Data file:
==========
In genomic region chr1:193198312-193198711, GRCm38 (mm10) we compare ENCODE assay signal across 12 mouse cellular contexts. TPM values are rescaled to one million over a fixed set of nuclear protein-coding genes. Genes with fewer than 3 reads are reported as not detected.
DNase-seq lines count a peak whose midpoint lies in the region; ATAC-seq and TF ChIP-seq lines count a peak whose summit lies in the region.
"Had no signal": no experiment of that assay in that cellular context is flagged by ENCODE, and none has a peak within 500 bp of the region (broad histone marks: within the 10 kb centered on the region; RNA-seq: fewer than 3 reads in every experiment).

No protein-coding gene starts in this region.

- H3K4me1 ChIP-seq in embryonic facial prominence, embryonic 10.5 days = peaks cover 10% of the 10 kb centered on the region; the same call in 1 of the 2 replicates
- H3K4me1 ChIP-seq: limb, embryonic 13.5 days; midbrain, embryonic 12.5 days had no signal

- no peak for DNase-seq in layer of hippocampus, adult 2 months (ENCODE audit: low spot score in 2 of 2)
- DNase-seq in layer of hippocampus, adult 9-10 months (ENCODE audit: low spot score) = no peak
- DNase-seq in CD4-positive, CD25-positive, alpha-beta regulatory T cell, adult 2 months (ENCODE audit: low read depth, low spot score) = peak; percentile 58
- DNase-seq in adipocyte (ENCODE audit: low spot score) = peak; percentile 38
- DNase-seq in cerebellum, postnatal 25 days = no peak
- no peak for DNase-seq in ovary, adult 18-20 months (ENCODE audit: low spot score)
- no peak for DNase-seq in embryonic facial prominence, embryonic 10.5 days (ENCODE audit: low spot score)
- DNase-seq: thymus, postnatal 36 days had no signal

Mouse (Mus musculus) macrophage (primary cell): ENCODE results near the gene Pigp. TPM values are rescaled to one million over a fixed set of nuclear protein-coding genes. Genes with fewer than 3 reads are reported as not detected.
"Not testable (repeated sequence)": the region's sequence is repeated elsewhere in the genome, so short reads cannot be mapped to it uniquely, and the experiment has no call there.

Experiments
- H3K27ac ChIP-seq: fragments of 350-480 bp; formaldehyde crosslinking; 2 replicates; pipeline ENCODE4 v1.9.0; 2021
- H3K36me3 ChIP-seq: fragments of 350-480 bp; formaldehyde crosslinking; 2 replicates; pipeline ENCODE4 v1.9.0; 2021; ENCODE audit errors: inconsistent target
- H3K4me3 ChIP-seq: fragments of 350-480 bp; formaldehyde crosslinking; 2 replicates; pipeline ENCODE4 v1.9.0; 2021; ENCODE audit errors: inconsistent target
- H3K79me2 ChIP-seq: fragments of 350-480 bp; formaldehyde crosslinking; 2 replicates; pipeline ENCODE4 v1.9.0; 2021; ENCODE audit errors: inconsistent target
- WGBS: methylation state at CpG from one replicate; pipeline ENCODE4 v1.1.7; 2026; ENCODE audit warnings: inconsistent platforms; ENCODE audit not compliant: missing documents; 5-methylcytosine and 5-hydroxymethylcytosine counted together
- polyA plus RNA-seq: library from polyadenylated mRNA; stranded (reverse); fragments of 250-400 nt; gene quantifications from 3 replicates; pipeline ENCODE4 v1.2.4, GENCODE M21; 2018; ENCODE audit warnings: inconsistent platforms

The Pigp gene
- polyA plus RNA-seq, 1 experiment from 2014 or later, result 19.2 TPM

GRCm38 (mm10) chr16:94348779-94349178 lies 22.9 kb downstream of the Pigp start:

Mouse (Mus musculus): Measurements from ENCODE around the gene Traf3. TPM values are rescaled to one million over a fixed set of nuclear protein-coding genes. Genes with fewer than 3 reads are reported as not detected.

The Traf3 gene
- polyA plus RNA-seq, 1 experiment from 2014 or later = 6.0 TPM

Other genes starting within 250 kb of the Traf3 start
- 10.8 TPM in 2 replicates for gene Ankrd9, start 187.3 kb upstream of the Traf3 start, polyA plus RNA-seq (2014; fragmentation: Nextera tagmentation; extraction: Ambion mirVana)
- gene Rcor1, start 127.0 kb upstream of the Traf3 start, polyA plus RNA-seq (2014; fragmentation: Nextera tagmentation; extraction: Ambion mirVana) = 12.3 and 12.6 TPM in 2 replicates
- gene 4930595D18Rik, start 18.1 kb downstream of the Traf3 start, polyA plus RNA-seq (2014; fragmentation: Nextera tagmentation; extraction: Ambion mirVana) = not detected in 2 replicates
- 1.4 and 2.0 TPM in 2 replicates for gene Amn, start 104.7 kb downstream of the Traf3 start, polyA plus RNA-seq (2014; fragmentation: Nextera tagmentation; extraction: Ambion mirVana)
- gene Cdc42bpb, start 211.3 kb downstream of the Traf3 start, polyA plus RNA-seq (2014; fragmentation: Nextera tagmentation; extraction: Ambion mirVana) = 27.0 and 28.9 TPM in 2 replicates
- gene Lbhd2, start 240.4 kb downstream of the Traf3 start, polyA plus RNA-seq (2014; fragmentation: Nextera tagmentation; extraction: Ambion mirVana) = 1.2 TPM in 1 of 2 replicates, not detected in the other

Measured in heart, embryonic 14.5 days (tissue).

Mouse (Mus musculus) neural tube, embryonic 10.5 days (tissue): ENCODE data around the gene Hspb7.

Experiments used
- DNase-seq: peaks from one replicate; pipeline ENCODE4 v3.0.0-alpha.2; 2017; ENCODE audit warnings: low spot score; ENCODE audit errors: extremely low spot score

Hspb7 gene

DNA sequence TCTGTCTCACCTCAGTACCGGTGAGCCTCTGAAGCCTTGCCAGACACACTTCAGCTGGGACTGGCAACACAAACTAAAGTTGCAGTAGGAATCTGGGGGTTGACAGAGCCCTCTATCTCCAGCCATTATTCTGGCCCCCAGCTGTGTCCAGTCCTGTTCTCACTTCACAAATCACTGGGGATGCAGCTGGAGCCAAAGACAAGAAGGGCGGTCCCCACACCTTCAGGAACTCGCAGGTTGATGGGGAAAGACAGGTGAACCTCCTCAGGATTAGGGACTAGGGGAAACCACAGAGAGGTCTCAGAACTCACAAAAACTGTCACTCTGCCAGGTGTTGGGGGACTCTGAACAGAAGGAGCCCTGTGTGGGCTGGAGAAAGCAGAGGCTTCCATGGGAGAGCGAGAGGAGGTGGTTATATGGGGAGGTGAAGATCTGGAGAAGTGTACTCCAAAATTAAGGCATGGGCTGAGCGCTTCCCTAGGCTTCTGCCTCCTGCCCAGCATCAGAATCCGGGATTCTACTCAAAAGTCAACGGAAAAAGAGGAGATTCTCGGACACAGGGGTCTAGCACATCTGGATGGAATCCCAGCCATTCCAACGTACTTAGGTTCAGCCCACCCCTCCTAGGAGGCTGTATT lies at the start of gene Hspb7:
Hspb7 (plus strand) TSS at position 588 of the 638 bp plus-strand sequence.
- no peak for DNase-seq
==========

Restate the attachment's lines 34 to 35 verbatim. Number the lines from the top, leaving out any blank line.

- 1.4 and 2.0 TPM in 2 replicates for gene Amn, start 104.7 kb downstream of the Traf3 start, polyA plus RNA-seq (2014; fragmentation: Nextera tagmentation; extraction: Ambion mirVana)
- gene Cdc42bpb, start 211.3 kb downstream of the Traf3 start, polyA plus RNA-seq (2014; fragmentation: Nextera tagmentation; extraction: Ambion mirVana) = 27.0 and 28.9 TPM in 2 replicates